International Contracts Frequently Include Arbitration Clauses

International Contracts Frequently Include Arbitration Clauses: Why and How?

In today`s global economy, international contracts have become a common practice for businesses of all sizes. These contracts are often complex and involve various legal and regulatory requirements, making it essential to ensure that any disputes that arise are resolved in a timely and effective manner.

One solution that many international contracts often employ is including an arbitration clause. So, what is arbitration, and why is it frequently included in these types of contracts?

What is Arbitration?

Arbitration is a legal process for resolving disputes outside of the traditional court system. In arbitration, a neutral third party, or arbitrator, is selected to hear both sides of an argument and make a binding decision. It is a private and confidential process, and the decision is usually final and cannot be appealed.

Why Include an Arbitration Clause in International Contracts?

There are several reasons why arbitration clauses are frequently included in international contracts:

1. Avoids local court systems: International contracts often involve parties from different countries, and disputes can arise in any of those countries. In such cases, opting for an arbitration clause can avoid getting entangled in foreign court systems and unfamiliar legal procedures. Arbitration clauses protect international businesses from the risk of local bias, legal procedures, and language barriers.

2. Saves time and money: Arbitration is generally a more efficient and cost-effective process than traditional court proceedings. With arbitration, disputes can be settled much quicker than in court and are less likely to run into unforeseen delays. Therefore, the parties avoid incurring the cost of court fees, filing paperwork, and attorneys` fees.

3. Provides confidentiality: One of the key advantages of arbitration is the confidentiality of the proceedings. Unlike court proceedings, which are public, the arbitration process is private and confidential. This can be especially important in international markets, where businesses may want to avoid damaging their reputation or disclosing sensitive information.

4. Increases predictability and certainty: When parties opt for arbitration, they have more control over the process and outcome. They can customize the proceedings to suit their needs, select impartial arbitrators, and agree on the rules of the arbitration. This predictability and certainty are especially important for businesses looking to protect their interests and investments in foreign markets.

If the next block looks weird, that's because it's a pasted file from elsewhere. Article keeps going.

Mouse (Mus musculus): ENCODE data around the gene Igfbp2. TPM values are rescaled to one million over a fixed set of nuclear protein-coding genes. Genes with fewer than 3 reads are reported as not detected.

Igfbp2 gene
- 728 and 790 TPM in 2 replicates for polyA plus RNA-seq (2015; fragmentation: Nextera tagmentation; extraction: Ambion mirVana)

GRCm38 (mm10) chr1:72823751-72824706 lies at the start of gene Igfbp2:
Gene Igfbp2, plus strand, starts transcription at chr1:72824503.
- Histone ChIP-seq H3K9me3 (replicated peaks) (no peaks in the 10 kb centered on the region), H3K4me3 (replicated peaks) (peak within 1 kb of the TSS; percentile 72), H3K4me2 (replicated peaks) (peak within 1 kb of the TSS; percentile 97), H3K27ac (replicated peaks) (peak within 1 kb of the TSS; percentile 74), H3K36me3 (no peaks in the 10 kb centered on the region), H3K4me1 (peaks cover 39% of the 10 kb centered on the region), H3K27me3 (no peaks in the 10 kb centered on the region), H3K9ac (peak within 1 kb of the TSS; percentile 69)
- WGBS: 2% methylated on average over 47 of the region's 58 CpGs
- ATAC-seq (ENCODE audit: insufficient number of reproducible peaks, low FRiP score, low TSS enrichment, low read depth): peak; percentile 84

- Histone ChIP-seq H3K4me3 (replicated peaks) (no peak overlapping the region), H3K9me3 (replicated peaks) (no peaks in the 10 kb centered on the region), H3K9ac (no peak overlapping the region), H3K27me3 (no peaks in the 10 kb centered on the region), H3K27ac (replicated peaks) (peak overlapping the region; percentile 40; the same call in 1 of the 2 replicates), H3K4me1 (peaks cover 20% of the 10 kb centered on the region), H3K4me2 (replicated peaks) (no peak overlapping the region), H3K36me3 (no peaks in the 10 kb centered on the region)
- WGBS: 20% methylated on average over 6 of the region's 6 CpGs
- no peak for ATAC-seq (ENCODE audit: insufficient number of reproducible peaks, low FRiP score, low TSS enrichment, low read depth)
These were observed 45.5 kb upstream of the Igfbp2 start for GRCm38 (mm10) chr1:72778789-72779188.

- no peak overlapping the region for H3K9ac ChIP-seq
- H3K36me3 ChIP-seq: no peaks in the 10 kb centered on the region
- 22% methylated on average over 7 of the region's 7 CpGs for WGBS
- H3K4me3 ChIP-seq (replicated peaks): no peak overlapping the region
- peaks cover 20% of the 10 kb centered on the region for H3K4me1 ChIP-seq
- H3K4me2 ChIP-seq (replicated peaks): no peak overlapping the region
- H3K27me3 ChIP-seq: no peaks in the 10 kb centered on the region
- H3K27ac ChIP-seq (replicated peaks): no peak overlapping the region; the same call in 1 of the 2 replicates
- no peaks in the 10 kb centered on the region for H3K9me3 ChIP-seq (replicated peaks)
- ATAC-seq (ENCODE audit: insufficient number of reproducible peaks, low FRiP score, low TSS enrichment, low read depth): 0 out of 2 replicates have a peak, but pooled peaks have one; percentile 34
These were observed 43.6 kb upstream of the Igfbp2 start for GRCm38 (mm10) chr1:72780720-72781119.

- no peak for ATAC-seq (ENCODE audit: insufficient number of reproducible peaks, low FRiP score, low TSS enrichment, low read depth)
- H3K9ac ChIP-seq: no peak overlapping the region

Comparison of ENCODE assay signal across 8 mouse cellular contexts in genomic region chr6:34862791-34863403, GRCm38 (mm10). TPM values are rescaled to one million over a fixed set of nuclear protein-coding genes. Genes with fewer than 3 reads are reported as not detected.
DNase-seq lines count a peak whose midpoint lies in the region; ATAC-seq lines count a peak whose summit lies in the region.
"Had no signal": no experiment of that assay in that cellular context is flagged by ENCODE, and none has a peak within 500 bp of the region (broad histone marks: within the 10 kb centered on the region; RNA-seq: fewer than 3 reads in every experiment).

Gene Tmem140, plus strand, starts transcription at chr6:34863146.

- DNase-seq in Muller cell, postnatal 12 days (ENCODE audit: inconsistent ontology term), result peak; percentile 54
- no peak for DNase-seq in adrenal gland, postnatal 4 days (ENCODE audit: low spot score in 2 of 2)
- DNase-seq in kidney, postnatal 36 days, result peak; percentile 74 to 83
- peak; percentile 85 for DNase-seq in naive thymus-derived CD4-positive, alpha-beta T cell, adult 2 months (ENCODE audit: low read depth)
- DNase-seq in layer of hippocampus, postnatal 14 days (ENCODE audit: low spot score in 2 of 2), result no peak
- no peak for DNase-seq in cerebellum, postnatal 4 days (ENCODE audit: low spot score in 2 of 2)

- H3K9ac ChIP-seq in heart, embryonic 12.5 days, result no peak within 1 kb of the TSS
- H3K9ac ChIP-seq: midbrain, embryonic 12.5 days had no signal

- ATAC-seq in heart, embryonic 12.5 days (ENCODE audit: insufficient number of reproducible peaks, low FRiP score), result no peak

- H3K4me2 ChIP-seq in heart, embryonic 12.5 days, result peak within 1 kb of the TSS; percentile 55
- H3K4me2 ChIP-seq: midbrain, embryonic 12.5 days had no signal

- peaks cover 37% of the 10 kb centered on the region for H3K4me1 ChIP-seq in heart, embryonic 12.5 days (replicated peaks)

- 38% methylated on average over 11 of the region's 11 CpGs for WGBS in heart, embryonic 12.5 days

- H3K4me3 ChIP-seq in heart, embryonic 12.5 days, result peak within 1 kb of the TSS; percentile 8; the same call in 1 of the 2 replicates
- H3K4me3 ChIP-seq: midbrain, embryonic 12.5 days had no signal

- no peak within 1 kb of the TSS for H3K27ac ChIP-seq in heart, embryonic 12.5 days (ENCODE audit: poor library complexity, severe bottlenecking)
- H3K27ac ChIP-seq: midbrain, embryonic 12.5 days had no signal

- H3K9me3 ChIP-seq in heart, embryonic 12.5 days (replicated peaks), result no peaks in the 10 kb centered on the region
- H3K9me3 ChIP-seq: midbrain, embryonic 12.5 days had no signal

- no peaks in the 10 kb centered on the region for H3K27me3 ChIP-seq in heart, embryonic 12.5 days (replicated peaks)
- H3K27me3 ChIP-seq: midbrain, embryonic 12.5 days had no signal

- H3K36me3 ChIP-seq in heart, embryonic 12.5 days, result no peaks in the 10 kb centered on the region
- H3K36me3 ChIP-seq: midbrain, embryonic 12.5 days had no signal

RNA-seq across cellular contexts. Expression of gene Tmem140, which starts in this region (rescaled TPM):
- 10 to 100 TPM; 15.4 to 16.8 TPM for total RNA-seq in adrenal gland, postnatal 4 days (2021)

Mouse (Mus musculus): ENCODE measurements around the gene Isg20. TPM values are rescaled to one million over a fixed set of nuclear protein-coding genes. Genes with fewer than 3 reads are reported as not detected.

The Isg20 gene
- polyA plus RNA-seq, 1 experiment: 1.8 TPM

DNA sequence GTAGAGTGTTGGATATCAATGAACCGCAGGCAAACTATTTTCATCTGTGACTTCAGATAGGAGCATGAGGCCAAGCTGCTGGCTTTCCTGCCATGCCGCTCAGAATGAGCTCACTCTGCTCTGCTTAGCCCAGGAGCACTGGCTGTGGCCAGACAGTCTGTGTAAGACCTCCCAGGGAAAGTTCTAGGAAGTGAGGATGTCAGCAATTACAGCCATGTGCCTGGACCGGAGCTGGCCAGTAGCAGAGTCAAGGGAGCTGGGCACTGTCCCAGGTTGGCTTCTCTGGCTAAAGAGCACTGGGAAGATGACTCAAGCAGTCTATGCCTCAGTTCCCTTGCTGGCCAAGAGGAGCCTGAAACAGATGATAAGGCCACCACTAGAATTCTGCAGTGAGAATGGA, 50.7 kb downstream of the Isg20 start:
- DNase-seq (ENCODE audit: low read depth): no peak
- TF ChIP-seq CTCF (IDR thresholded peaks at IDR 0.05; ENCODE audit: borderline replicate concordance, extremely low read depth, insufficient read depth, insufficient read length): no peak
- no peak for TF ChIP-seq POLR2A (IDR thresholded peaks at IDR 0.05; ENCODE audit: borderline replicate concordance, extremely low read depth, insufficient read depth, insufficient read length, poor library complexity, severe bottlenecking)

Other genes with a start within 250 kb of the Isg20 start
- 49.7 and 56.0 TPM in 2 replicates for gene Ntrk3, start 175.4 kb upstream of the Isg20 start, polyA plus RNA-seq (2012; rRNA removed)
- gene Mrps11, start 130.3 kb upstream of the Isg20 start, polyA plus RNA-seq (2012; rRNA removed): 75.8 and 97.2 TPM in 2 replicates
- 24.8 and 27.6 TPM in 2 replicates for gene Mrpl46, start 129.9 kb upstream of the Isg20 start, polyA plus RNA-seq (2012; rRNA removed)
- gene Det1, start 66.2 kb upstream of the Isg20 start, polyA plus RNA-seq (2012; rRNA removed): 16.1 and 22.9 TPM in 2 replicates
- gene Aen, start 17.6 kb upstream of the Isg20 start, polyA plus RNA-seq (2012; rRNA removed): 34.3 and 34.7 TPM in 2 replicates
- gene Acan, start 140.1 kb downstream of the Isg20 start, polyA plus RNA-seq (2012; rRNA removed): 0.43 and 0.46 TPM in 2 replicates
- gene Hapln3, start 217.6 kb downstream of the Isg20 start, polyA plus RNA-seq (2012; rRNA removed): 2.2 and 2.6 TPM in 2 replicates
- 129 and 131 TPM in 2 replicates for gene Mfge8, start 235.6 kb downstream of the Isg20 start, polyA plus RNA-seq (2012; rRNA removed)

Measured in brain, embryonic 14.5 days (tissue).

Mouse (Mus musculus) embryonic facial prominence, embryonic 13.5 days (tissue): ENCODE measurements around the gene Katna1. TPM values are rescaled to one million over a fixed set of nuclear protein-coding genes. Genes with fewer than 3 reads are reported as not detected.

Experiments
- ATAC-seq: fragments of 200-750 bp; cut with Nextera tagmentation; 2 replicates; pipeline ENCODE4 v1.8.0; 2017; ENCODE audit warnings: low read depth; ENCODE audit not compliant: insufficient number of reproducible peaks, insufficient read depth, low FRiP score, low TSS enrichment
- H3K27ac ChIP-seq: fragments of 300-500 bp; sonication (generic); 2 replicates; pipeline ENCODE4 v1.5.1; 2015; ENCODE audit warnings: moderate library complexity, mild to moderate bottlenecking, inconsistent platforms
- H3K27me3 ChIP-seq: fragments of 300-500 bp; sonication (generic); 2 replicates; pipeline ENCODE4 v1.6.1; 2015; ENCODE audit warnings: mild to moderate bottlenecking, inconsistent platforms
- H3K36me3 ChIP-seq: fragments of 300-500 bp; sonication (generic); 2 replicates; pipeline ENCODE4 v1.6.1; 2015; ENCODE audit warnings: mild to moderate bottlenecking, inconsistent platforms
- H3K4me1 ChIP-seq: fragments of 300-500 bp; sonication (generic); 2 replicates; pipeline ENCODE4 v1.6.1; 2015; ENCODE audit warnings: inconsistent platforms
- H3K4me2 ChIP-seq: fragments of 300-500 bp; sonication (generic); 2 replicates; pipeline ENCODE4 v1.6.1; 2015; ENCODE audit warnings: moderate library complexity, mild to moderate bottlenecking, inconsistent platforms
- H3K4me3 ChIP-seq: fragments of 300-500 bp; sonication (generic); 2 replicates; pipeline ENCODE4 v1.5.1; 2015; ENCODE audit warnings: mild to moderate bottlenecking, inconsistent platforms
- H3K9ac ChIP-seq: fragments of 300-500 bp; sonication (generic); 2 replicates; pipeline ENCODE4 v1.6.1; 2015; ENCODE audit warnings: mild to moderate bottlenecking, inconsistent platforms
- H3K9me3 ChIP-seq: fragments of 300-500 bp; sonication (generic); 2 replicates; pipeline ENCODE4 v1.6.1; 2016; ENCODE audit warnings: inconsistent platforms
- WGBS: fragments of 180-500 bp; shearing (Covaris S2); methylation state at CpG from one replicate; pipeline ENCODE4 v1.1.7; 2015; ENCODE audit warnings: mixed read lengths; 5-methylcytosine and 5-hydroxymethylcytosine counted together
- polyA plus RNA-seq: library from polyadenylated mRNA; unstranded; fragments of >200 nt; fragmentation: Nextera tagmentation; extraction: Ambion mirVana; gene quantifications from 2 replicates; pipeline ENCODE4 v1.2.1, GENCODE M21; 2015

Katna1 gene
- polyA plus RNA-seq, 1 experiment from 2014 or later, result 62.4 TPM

How to Draft an Arbitration Clause?

If you are looking to draft an arbitration clause for your international contract, here are some essential elements to include:

1. The scope of the clause: Clearly define which disputes the arbitration clause applies to and which ones it does not.

2. The governing law and arbitration rules: Specify which laws and rules will govern the arbitration process.

3. The language of the arbitration: Determine the language that arbitration proceedings will be conducted in to avoid any misunderstandings.

4. The number of arbitrators: Decide on the number of arbitrators required to resolve disputes.

5. The seat of the arbitration: Choose a neutral location for the arbitration proceedings.

6. Confidentiality: Include provisions on confidentiality to ensure that the arbitration proceedings and the decision remain confidential.


International contracts frequently include arbitration clauses due to the many advantages it offers. The inclusion of these clauses in international contracts can save time and money, provide confidentiality, increase predictability and certainty, and avoid the complications of local court systems. When drafting an arbitration clause, businesses must ensure that they carefully consider the scope, governing law, language, number of arbitrators, seat of the arbitration, and confidentiality provisions. Overall, arbitration clauses are an essential tool for businesses looking to mitigate the risks and complexities of international trade.